Risk factors for periodontal disease – The expression risk in this context means that, in the presence of a given factor, injury to or loss of periodontal tissue is a possibility. Risk factors may be local or systemic in nature.
Local contributing risk factors for periodontal disease fall into two general categories: Anatomic or iatrogenic. They share in common their ability to either facilitate bacterial plaque, and therefore calculus, accumulation/retention or their ability to interfere with plaque/calculus removal.
The local anatomic risk factors for periodontal disease include:
1. Furcation anatomy. In many instances, the entrance of bifurcations or trifurcations is restricted enough to limit access for mechanical root instrumentation. Once access to the intrafurcal space has been achieved, concavities in the furcal aspects of molar roots will limit instrumentation as well.
2. Intermediate bifurcation ridges extending from the mesial furcation surface of the distal root across the roof of the bifurcation to the distal surface of the mesial root of mandibular molars. These common anatomic deformities interfere with a patient’s ability to effectively remove plaque biofilm which are one of the risk factors for periodontal disease.
3. Cervical enamel projections (CEP). CEPs are tooth developmental deformities of the CEJ found on molars. These risk factors for periodontal disease are classified according to their involvement in tooth furcations. A Grade I CEP presents with minimal projection of enamel toward the entrance of the furaction. A Grade II CEP approximates the entrance of the furcation, and the tip of a Grade Ill CEP is well within the furcation.
4. Palato-gingival grooves (PGG). POGs are tooth developmental deformities of maxillary central and lateral incisors. They begin in lingual pits and extend vertically onto root surfaces. PGGs could, on rare occasions, extend to the root apex. PGGs are commonly associated risk factors for periodontal disease with increased gingival inflammation, plaque accumulation, and probing depth.
5. Open contacts and food impaction. Open contacts between teeth may be anatomical in origin, iatrogenic in origin, or be due to caries and pathologic migration of periodontally involved teeth. Food impaction is defined as the forceful wedging of food between teeth.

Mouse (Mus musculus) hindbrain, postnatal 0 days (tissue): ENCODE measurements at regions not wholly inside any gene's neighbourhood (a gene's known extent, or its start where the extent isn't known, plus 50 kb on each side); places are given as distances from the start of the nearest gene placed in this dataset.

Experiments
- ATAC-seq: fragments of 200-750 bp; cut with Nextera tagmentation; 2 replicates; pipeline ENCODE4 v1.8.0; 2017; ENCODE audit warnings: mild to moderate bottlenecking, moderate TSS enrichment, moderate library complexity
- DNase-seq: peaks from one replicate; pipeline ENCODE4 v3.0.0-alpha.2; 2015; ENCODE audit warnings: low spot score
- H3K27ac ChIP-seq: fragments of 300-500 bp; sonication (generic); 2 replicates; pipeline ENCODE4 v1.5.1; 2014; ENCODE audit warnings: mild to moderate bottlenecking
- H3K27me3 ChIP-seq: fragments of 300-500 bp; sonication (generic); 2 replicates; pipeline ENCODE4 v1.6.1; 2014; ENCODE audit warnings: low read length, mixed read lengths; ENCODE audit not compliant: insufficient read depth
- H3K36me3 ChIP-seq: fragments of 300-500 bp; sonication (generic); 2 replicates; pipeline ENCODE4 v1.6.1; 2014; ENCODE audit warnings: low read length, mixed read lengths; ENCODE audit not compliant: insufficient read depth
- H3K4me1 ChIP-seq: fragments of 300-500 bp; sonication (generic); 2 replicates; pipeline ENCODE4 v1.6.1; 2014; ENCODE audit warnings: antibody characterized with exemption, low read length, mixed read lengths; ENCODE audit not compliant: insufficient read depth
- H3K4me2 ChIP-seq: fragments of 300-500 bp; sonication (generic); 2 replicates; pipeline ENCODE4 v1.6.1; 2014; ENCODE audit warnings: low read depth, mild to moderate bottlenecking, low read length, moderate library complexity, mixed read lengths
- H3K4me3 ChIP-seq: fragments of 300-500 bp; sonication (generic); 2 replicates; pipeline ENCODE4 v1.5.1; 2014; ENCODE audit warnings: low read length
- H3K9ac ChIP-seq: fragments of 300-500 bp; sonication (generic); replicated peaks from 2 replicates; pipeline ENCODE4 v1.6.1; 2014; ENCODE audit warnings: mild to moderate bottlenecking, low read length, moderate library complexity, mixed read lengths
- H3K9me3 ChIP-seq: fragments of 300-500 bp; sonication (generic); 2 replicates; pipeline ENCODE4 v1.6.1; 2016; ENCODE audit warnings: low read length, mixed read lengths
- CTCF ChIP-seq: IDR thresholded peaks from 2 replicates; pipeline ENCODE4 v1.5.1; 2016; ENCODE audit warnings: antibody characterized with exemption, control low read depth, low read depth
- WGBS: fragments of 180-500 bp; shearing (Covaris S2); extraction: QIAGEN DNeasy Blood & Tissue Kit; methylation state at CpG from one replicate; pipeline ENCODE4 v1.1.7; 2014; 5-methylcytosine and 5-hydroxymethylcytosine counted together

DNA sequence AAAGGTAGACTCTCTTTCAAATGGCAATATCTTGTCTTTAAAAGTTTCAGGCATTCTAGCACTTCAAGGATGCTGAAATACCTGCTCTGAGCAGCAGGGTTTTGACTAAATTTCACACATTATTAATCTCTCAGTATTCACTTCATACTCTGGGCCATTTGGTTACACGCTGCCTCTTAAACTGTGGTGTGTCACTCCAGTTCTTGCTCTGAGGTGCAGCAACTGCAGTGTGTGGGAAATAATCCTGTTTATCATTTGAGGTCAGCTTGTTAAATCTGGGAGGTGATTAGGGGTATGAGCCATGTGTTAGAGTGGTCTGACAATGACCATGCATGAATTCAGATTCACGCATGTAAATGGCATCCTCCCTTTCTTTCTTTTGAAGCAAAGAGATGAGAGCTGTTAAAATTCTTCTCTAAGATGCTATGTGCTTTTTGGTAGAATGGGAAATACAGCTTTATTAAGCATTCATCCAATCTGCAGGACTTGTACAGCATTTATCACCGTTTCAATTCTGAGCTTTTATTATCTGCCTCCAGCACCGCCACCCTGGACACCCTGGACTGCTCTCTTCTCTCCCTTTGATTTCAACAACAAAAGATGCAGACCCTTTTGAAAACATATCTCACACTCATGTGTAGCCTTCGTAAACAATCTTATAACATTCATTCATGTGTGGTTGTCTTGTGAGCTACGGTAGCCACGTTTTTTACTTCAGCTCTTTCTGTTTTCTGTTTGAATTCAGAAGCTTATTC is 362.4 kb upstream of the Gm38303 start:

Any other accumulation of food or food debris around teeth should be categorized as food retention and is probably less threatening to the periodontium. Food impaction and subsequent retention may contribute to root caries in individuals who do not perform proper oral hygiene interdentally.
Open contacts by themselves probably do not contribute to periodontal pathology, but, in the presence of food impaction, open contacts have been associated with periodontal destruction. This may be particularly noticeable risk factors for periodontal disease where the progress of disease is in its early stages or particularly obvious where periodontitis is isolated to sites of open contacts/food impaction.
6. Other anatomic risk factors for periodontal disease are: The width of the space between teeth and root proximity (so-called kissing roots).
The latrogenic risk factors for periodontal disease are:
1. Overhanging dental restorations. Since dental restorations remain the mainstay of dental practice, it is not surprising that overhanging dental restorations are arguably the most common form of latrogeny to affect marginal periodontal health. Overhanging and improperly placed dental restorations are risk factors for periodontal disease and can be physically irritating, be plaque retentive, foster the growth of periodontal pathogens, alter the morphology of the interdental space, and violate the dentogingival junction (see 2 below). By virtue of their roughness and overall bulk, they may also interfere with interdental plaque control.
2. Violation of the “biologic width” is one of the risk factors for periodontal disease. After overhanging restorations, iatrogenic invasion of the biologic width may be the next more serious insult to the periodontium a dentist can make. The impact of this insult is usually permanent as the margins of dental restorations are inevitably placed in the wake of the insult. The biologic width is one of nature’s constant dimensional risk factors for periodontal disease.
It is most constant within individuals and less constant between individuals. If it is injured, it will repair. If however, restorative materials render the invasion of the biologic width permanent, periodontitis will produce apical migration of the junctional epithehum, resorption of crestal alveolar bone, loss of periodontal attachment, and possible vertical osseous defects. A new biologic width will repair a few mms apical to its original position on the tooth. This represents a net loss of attachment on the tooth. This is one of the risk factors for periodontal disease.
3. Open contacts and food impaction related to inadequate restorative dentistry. The impact of food impaction through open contacts created by iatrogeny offers the same threat to the periodontium as food impaction associated with open contacts that have resulted from growth and development or occlusal wear.
4. Occlusal traumatism associated with inadequate dentistry in 1, 2, and 3 above.
5. Additional local iatrogenic risk factors for periodontal disease include: Removable partial dentures and over dentures, fixed bridges, removal of third molar teeth in older adults, placement of fixed orthodontic appliances, and orthodontic movement of periodontally involved teeth.